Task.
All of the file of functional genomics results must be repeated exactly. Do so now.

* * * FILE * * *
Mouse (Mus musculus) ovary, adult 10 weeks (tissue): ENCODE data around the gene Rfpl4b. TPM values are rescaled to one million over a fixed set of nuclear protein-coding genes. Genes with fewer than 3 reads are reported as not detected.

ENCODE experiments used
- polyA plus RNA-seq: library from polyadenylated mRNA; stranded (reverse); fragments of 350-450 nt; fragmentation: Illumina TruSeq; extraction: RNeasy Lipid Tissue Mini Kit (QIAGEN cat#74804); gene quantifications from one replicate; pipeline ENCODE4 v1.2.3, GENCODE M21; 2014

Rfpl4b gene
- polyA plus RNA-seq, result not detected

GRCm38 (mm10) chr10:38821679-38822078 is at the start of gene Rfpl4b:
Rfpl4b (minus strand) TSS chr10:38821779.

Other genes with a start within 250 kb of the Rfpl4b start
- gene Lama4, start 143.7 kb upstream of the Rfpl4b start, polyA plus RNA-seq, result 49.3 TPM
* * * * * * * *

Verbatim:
Mouse (Mus musculus) ovary, adult 10 weeks (tissue): ENCODE data around the gene Rfpl4b. TPM values are rescaled to one million over a fixed set of nuclear protein-coding genes. Genes with fewer than 3 reads are reported as not detected.

ENCODE experiments used
- polyA plus RNA-seq: library from polyadenylated mRNA; stranded (reverse); fragments of 350-450 nt; fragmentation: Illumina TruSeq; extraction: RNeasy Lipid Tissue Mini Kit (QIAGEN cat#74804); gene quantifications from one replicate; pipeline ENCODE4 v1.2.3, GENCODE M21; 2014

Rfpl4b gene
- polyA plus RNA-seq, result not detected

GRCm38 (mm10) chr10:38821679-38822078 is at the start of gene Rfpl4b:
Rfpl4b (minus strand) TSS chr10:38821779.

Other genes with a start within 250 kb of the Rfpl4b start
- gene Lama4, start 143.7 kb upstream of the Rfpl4b start, polyA plus RNA-seq, result 49.3 TPM